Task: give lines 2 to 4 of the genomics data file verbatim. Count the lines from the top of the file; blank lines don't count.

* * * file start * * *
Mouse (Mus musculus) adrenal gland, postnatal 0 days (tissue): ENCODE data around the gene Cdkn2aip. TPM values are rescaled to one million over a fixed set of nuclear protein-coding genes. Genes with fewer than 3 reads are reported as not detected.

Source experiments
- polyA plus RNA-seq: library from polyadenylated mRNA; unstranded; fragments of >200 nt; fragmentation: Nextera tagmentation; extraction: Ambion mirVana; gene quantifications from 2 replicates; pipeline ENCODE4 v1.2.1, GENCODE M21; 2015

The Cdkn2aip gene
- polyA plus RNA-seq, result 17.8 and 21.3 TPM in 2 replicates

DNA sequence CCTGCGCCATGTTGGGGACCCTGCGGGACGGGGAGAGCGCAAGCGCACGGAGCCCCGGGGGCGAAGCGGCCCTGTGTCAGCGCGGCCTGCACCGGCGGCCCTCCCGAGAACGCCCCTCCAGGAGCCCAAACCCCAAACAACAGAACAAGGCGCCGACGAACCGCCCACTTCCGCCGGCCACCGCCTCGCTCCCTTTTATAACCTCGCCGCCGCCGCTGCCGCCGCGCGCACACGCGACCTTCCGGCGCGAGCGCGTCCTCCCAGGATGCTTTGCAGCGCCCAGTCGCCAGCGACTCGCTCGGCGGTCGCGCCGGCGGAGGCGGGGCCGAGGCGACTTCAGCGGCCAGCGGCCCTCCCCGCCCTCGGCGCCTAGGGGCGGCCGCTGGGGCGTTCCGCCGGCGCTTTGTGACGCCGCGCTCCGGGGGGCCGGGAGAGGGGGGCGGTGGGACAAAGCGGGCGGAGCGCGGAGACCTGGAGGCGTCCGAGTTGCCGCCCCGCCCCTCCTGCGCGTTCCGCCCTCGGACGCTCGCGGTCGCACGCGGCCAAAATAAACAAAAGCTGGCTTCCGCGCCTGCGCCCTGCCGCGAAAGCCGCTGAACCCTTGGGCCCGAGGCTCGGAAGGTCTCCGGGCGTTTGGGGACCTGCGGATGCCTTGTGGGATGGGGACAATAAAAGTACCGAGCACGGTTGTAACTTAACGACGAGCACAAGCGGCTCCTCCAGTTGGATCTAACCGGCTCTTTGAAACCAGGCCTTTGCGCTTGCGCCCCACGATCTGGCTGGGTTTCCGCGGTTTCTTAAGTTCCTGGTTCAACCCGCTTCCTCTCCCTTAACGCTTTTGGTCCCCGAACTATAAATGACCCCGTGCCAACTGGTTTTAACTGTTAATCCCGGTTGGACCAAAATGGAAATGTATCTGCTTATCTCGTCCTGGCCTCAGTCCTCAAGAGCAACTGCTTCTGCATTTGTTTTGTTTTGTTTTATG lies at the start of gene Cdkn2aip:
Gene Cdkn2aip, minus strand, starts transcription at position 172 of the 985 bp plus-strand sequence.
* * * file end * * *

Source experiments
- polyA plus RNA-seq: library from polyadenylated mRNA; unstranded; fragments of >200 nt; fragmentation: Nextera tagmentation; extraction: Ambion mirVana; gene quantifications from 2 replicates; pipeline ENCODE4 v1.2.1, GENCODE M21; 2015

The Cdkn2aip gene